Transcript of official visit between Foreign Minister Horn (Hungary) with Foreign Minister Mock (Austria). In it they discuss Western European integration including Hungary's participation, the Europe Free Trade Agreement, and Commission on Security and Cooperation in Europe. They continue with the development of Eastern Europe elaborating the developments with the Warsaw Pact, Hungarian/USSR relations, reforming Hungarian policy, and Austria's place in these changing times.

  • July 25, 1989

    Report of the President of Hungary Rezso Nyers and General Secretary Karoly Grosz on Talks with Gorbachev in Moscow (excerpts)

    President of People’s Republic of Hungary, Rezso Nyers, and General Secretary of the Hungarian Socialist Workers Party, Karoly Grosz, report on their talks with Gorbachev in Moscow, 24-25 July, 1989. The excerpts contains economic reformer Nyers’ assessment of the political situation in Hungary, and first among the factors that "can defeat the party," he lists "the past, if we let ourselves [be] smeared with it." The memory of the revolution of 1956 and its bloody repression by the Soviets was Banquo’s ghost, destroying the legitimacy of the Hungarian Socialist Workers Party, just as 1968 in Prague and 1981’s martial law in Poland and all the other Communist "blank spots" of history came back in 1989 to crumble Communist ideology. For their part, the Communist reformers (including Gorbachev) did not quite know how to respond as events accelerated in 1989, except not to repeat 1956.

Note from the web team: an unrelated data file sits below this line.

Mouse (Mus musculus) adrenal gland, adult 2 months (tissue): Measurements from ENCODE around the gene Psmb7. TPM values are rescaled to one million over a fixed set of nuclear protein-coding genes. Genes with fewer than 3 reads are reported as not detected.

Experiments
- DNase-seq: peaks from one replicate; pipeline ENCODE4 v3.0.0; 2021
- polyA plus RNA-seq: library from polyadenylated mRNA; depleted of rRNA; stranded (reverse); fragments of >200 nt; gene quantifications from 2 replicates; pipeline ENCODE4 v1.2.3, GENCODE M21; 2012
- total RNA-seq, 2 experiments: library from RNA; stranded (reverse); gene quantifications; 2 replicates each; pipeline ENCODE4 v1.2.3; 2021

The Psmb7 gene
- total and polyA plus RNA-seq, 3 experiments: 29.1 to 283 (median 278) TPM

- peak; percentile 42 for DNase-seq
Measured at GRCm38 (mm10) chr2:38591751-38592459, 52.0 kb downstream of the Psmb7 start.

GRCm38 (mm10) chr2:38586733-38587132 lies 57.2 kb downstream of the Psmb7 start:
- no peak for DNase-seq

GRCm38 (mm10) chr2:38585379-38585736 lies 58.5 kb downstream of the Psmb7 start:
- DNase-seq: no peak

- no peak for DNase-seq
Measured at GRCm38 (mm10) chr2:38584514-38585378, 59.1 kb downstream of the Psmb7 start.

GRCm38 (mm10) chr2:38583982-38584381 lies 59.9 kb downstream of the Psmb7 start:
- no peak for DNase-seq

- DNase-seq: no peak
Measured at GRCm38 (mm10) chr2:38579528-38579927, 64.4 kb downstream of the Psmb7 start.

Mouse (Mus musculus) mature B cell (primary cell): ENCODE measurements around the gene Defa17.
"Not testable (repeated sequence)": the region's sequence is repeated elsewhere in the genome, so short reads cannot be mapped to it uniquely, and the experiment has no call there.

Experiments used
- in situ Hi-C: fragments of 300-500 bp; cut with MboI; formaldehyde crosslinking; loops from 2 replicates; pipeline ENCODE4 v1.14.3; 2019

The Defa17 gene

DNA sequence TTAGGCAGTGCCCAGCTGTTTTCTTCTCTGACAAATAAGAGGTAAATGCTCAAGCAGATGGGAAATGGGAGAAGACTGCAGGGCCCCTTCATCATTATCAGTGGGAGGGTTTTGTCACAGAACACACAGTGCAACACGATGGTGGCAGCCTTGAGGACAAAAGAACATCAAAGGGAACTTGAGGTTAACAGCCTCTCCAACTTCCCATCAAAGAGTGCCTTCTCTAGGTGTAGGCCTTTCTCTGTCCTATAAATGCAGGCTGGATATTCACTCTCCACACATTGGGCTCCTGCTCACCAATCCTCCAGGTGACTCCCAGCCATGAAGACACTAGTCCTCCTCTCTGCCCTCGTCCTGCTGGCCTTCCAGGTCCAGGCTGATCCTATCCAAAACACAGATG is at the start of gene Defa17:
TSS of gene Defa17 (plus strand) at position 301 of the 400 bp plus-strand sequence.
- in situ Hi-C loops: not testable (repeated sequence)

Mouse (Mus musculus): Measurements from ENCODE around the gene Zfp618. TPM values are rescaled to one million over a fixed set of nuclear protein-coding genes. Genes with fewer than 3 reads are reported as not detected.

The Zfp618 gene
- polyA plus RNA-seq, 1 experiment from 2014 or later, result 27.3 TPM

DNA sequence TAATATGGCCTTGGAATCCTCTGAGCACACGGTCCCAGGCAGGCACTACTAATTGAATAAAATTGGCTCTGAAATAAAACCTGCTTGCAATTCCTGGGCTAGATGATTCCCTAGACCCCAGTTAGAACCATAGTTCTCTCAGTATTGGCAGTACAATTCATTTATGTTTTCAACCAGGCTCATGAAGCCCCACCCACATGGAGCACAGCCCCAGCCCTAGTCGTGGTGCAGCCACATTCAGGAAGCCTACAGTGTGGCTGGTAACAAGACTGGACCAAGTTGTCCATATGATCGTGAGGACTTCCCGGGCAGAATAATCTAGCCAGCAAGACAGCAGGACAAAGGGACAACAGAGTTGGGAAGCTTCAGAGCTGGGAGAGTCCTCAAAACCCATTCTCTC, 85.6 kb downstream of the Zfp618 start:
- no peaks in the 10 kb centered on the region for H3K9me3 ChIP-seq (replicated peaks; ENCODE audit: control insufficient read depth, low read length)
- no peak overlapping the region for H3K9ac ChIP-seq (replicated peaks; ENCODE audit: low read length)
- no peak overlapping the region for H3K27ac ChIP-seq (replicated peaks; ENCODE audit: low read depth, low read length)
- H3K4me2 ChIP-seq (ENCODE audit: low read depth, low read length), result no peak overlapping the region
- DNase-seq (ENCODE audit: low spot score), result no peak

• October 12, 1989

    Assessment Paper by the Austrian Foreign Ministry, '[Excerpt] Eastern Europe; General Assessment'

    The Assessment Paper outlines new change is Eastern Europe, mostly surrounding political and economic diversification, following Gorabachev's leadership in the USSR. The report then evaluates the GDR's economy, emigration, and anticipated political changes in light of the new geopolitical climate.